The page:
The EU’s Carbon Tariff: An Overview and Implications

November 1, 2023

The European Union (EU) has initiated the first phase of its Carbon Border Adjustment Mechanism (CBAM), marking a significant policy shift with the introduction of the world’s first carbon tariff. The CBAM primarily targets imports of carbon-intensive products such as iron, steel, cement, aluminum, electricity, fertilizers, and hydrogen. The mechanism aims to address the issue of ‘carbon leakage’, where companies move operations to regions with less stringent emissions regulations, by equalizing the cost of carbon emissions between EU and non-EU producers.

Under this new mechanism, if the carbon intensity of imported materials exceeds that of similar EU products, importers will be required to purchase certificates from the European Emissions Trading System (ETS) to cover the excess emissions. The initial phase, which commenced on October 1, mandates EU importers to start collecting data on embedded emissions of imported products, to be reported by January 31, 2024. Although the tariff payments will not start until 2026, non-compliance in reporting could lead to fines of up to €50 (EUR) per ton of CO2.

The tariff is projected to cover 2.5% of global emissions and could raise over US$80 billion per year by 2040. This policy change presents several challenges for companies, particularly those in certain exporting nations:

Cost of Compliance:

The primary challenge lies in the cost associated with adhering to the new regulations. The obligation to buy certificates could pose a financial burden, particularly for companies from countries where emission reduction costs are high. Countries like China and Ukraine have voiced concerns regarding the high adaptation costs affecting their competitiveness in the EU market.

Data Collection and Reporting:

The requirement for meticulous data collection and reporting on embedded emissions presents an operational challenge. Companies may need to invest in new systems or processes to accurately track and report emissions, which may be technically and financially demanding.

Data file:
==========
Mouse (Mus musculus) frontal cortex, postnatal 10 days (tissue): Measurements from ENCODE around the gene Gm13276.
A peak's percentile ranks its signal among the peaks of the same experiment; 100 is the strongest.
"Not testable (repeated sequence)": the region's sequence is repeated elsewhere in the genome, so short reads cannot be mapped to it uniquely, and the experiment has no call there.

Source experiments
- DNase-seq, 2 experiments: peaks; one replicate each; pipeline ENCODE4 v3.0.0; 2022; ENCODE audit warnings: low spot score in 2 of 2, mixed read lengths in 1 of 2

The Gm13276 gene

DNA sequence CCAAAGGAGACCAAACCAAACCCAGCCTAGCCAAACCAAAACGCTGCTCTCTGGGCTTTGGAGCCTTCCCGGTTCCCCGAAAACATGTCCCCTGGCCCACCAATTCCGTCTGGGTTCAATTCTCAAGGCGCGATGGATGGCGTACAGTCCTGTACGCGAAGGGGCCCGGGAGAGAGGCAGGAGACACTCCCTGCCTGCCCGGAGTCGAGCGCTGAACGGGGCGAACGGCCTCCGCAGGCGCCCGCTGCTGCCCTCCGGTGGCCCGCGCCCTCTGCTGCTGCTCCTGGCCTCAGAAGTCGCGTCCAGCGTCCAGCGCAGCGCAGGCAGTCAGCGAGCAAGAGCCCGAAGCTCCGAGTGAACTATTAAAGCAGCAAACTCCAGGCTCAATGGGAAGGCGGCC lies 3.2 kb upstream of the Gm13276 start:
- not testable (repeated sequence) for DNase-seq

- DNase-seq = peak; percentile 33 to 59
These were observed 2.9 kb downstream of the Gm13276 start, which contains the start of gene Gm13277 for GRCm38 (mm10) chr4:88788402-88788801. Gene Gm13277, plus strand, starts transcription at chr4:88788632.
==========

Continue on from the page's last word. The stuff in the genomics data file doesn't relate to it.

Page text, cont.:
International Trade Relations:

The CBAM has stirred discussions regarding its potential impact on free trade. Although the EU emphasizes that the aim is not trade protection but to protect the EU’s climate ambition, the mechanism could inadvertently affect trade relations between the EU and other nations.

Alignment with Existing Emissions Trading Systems:

Integrating the CBAM with existing ETS’ and other global climate policies will be complex. A harmonized approach is needed to ensure the CBAM operates seamlessly alongside other emission reduction mechanisms.

Legal and Regulatory Hurdles:

Companies may also face legal and regulatory challenges, both within the EU and in their home countries. The novelty of the CBAM may lead to legal challenges and disputes as it begins to take effect.

The CBAM is a significant policy initiative that may serve as a model for other regions in the future. As companies prepare for this new regulatory landscape, understanding and addressing the aforementioned challenges will be crucial for navigating the evolving global trade and regulatory environment. Capturiant’s experienced team can help companies navigate this new regulatory environment.

This article was written by Will Baird (Director, Capturiant) and Catalina Row, (Environmental Consultant, Entoro ESG Advisors).

Disclaimer: This blog post is for informational purposes only and should not be considered as financial or investment advice.

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